Annals of Behavioral Medicine

, Volume 30, Issue 2, pp 112–118

Stress is associated with subsequent pain and disability among men with nonbacterial prostatitis/pelvic pain


    • Department of Rehabilitation MedicineHarborview Medical Center
  • Judith A. Turner
    • Department of Rehabilitation Medicine and Department of Psychiatry and Behavioral SciencesUniversity of Washington School of Medicine
  • Marcia Ciol
    • Department of UrologyUniversity of Washington School of Medicine
  • Richard Berger
    • Department of UrologyUniversity of Washington School of Medicine

DOI: 10.1207/s15324796abm3002_3

Cite this article as:
Ullrich, P.M., Turner, J.A., Ciol, M. et al. ann. behav. med. (2005) 30: 112. doi:10.1207/s15324796abm3002_3


Background: Nonbacterial prostatitis is a syndrome characterized by persistent pelvic area pain in men with or without voiding symptoms. Its causes are poorly understood, and evidence-based treatments are lacking. Although psychological stress has been proposed as an etiological factor, the literature lacks prospective studies using standardized measures to examine associations between stress and male pelvic pain problems over time.Purpose: This study examined whether perceived stress was associated longitudinally with pain intensity and pain-related disability in a sample of men with nonbacterial prostatitis/pelvic pain.Methods: Men (N = 224) completed measures of perceived stress, pain intensity, and pain-related disability 1 month after a health care visit with a new nonbacterial prostatitis/pelvic pain diagnosis and 3, 6, and 12 months later.Results: Greater perceived stress during the 6 months after the health care visit was associated with greater pain intensity (p = .03) and disability (p = .003) at 12 months, even after controlling for age, symptom duration, and pain and disability during the first 6 months.Conclusions: These findings support further research into the associations between stress and male pelvic pain syndromes, as well as the assessment of stress in the evaluation of patients with pelvic pain.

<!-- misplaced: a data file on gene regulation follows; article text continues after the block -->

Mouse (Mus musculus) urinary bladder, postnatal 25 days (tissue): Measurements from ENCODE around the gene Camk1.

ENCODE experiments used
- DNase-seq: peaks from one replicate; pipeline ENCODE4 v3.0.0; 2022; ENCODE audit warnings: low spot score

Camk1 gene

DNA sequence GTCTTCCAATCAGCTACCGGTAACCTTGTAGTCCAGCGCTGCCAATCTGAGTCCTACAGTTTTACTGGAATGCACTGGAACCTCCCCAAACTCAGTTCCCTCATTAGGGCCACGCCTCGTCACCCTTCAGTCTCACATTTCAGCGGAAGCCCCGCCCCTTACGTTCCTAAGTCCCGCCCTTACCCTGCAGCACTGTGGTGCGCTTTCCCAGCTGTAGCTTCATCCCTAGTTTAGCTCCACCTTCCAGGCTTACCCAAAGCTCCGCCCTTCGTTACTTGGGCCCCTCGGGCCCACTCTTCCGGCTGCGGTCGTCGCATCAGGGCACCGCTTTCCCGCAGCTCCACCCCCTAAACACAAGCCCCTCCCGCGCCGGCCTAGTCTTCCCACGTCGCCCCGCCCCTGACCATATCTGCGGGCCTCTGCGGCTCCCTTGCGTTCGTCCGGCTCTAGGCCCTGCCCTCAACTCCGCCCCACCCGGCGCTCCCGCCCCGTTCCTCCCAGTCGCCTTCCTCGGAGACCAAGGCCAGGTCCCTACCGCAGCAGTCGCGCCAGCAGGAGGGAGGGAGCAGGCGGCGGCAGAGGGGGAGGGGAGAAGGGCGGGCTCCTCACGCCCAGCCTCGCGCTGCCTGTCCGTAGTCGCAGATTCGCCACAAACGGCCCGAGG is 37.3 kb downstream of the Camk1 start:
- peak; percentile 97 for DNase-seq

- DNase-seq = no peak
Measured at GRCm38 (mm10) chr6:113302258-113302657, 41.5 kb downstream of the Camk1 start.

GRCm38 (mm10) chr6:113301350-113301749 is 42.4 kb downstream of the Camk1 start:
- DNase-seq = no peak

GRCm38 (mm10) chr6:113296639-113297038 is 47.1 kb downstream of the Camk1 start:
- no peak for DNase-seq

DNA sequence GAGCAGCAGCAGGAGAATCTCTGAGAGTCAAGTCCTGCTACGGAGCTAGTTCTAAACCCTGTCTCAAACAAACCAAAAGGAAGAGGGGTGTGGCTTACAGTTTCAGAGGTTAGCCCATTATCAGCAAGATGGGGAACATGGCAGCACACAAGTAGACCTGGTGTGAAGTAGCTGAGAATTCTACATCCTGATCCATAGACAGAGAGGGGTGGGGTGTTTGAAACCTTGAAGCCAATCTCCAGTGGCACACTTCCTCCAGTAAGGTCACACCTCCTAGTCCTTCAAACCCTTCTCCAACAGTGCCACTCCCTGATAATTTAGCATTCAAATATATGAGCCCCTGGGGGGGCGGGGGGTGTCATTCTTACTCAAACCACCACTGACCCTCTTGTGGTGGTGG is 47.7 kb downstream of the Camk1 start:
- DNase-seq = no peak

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© The Society of Behavioral Medicine 2005